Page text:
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Definition: $\mathcal{H}$ be a Hilbert space and $U(\mathcal{H})$ denote the unitary operators on it, If Unitary representation of a matrix lie group $G$ is just a homomorphism $\Pi:G\rightarrow U(\mathcal{H})$ with the following continuity condition: $A_n\rightarrow A\Rightarrow \Pi(A_n)v\rightarrow\Pi(A)v$

Now could any one help me what is going on here in detail so that I can understand,

"let $\mathcal{H}=L^2(\mathbb{R}^3,dx)$ the space of all square integrable functions on $\mathbb{R}^3$, for each $R\in SO(3)$ we define an operator $[\Pi_1(R)f](x)=f(R^{-1}x)$, since Lebesgue measure is rotationally invariant, $\Pi_1(R)$ is a unitary operator for each $R\in SO(3)(why?)$ , and it is easy to show $R\rightarrow \Pi_1(R)$ is unitary representation." Thank you

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Now that we saw that the transformation formula is of relevance here, the next answerer might address the issues of why $\Pi_1$ is well-defined in the first place, why it is a homomorphism and why it is strongly continuous... –  commenter Oct 10 '12 at 14:30
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The point of my previous comment is: the two answers address the issue of why $\Pi_1(R)$ is a unitary operator, provided that it is well-defined (a word needs to be said here). Assuming this, it is then easy to check that $\Pi_1 \colon SO(3) \to U(\mathcal{H})$ is a homomorphism. However, the continuity condition of your first paragraph needs a little more thought. I suggest that you work this out and post it as an answer. As a hint: Prove it first for continuous and compactly supported $v$, then use that the continuous functions of compact support are dense in $L^2(\mathbb{R}^3)$. –  commenter Oct 11 '12 at 0:24

3 Answers 3

up vote 3 down vote accepted

Consider SO(3) generators: $$ [X_i,X_j]=i \epsilon^{ijk} X_k\\ X_1=i {\begin{pmatrix} 0& 0&0\\ 0& 0&-1\\0&1&0 \end{pmatrix}}\\ X_2=i {\begin{pmatrix} 0& 0&1\\ 0& 0&0\\-1&0&0 \end{pmatrix}}\\ X_3=i {\begin{pmatrix} 0& -1&0\\ 1& 0&0\\0&0&0 \end{pmatrix}} $$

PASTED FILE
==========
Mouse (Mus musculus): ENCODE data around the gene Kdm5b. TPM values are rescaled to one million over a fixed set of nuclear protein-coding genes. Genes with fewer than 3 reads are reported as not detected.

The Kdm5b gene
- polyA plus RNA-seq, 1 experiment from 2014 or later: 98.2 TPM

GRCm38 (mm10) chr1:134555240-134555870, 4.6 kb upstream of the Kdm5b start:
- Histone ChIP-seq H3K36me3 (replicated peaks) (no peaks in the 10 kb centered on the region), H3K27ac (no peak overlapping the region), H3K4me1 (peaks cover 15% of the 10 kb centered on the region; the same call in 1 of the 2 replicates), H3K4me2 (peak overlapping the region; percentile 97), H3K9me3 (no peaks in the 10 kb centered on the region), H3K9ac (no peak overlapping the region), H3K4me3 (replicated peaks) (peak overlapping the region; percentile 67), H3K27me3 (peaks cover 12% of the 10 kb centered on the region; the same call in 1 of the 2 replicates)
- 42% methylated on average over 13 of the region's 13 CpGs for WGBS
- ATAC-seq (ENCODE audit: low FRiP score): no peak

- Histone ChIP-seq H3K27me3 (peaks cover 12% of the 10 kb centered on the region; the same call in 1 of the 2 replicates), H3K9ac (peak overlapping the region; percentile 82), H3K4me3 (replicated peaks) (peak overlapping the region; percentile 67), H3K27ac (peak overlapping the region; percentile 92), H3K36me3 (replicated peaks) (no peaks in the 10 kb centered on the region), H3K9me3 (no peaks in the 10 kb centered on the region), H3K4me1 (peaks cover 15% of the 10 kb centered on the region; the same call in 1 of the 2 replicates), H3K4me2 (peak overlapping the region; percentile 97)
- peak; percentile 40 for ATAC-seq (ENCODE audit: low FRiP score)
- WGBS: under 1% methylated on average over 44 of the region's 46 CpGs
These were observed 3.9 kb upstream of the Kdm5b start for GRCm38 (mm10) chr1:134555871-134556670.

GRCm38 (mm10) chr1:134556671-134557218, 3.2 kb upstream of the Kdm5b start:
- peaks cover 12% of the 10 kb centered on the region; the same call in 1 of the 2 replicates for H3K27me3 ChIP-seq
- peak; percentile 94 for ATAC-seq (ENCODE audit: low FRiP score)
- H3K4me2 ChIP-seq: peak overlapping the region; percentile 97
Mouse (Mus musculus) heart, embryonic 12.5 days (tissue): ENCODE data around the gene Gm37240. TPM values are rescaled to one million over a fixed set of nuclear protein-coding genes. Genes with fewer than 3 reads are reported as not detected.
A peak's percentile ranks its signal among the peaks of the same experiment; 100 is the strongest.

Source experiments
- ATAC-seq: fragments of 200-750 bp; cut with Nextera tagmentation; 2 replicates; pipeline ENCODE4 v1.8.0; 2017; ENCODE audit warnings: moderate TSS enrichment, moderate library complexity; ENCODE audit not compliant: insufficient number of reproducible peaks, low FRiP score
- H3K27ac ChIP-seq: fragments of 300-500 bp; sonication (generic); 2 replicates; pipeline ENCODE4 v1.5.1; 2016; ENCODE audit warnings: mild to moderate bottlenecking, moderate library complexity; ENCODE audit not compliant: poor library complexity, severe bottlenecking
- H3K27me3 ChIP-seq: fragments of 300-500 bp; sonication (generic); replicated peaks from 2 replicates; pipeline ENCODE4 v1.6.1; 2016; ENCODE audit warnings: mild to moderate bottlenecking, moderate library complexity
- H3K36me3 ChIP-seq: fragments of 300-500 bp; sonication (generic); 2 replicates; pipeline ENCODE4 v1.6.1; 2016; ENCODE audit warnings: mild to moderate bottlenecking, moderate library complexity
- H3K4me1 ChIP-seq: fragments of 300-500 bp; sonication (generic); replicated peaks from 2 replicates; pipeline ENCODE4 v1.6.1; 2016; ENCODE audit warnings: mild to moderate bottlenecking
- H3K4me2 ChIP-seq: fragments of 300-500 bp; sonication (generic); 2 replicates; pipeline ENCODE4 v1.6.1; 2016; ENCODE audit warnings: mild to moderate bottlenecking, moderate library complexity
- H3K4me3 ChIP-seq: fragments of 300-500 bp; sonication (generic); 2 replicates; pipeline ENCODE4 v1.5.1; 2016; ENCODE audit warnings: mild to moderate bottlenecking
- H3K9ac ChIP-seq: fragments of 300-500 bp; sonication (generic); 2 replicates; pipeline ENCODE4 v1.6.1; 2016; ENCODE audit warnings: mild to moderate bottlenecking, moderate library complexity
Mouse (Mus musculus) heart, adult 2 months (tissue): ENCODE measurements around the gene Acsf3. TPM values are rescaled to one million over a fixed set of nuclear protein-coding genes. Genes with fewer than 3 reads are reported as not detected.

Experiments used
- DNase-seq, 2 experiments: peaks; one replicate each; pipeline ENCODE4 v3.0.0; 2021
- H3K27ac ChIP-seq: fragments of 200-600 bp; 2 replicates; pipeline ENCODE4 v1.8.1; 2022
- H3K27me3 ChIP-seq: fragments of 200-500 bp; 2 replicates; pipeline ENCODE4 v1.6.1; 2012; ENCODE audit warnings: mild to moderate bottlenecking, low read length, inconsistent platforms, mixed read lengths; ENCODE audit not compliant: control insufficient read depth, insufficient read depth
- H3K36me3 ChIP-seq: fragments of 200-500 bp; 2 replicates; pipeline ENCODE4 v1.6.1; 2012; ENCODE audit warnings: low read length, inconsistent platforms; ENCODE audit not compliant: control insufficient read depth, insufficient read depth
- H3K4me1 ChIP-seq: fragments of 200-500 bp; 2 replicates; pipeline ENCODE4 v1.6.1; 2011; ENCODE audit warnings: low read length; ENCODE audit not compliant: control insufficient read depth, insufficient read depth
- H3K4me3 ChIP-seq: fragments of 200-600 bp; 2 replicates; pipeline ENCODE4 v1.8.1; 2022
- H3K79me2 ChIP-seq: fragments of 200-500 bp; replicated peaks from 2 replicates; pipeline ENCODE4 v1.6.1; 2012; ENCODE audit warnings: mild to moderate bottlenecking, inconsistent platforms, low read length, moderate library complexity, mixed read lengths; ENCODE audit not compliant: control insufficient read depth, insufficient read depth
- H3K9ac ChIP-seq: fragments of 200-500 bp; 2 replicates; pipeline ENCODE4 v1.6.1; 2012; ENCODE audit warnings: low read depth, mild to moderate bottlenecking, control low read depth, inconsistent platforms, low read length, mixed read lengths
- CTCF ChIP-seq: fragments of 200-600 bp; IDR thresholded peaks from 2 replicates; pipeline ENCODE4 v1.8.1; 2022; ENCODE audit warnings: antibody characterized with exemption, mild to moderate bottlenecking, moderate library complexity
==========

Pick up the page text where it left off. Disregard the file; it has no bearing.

Note $X_j^\dagger=X_j$.

Write the SO(3) Lie group elements as $$ g=e^{i \alpha_j X_j} $$ where $g^{-1}=g^\dagger$. And $g^{-1}g=g^\dagger g=1$.

So $g=e^{i \alpha_j X_j}$ is the unitary Rep of SO(3). (Just make sure my statement here is correct?)

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To show that $\Pi_1(R)$ is unitary you have to prove:

  1. $\langle \Pi_1(R) f, \Pi_1(R) g \rangle = \langle f, g \rangle$ for each $f, g\in L^2(\mathbb R^3)$
  2. $\Pi_1(R)$ is surjective.

For each $f, g\in L^2(R^3)$ we have $$ \langle \Pi_1(R)f, \Pi_1(R)g \rangle := \int_{R^3} f(R^{-1}x)\overline{g(R^{-1}x)} dx = \int_{R^3} f(x)\overline{g(x)} dx =: \langle f, g \rangle $$ Writing the previous equality we used the rotationally invariance of Lebesgue measure.

For each $f\in L^2(R^3)$, let $\tilde f$ be the function $x \to f(R x)$, we have $$ (\Pi_1(R) \tilde f)(x) = \tilde f(R^{-1}x)= f(R R^{-1}x) = f(x) $$ So both requirements are satisfied.

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what about continuity condition? –  Une Femme Douce Oct 11 '12 at 6:05

We have $$ \int_{\mathbb R^3} [\Pi_1(R) f](x)\overline{[\Pi_1(R) g]}(x) dx = \int_{\mathbb R^3} f(R^{-1} x) \bar g(R^{-1}x) dx. $$ Now make the substitution $u = R^{-1} x$. Since $R \in SO(3)$ the Jacobian of this transformation is 1. So the above is $\int_{\mathbb R^3} f(u) \bar g(u) du$. This shows that each $\Pi_1(R)$ is a unitary operator since it preserves the $L^2$ inner product.

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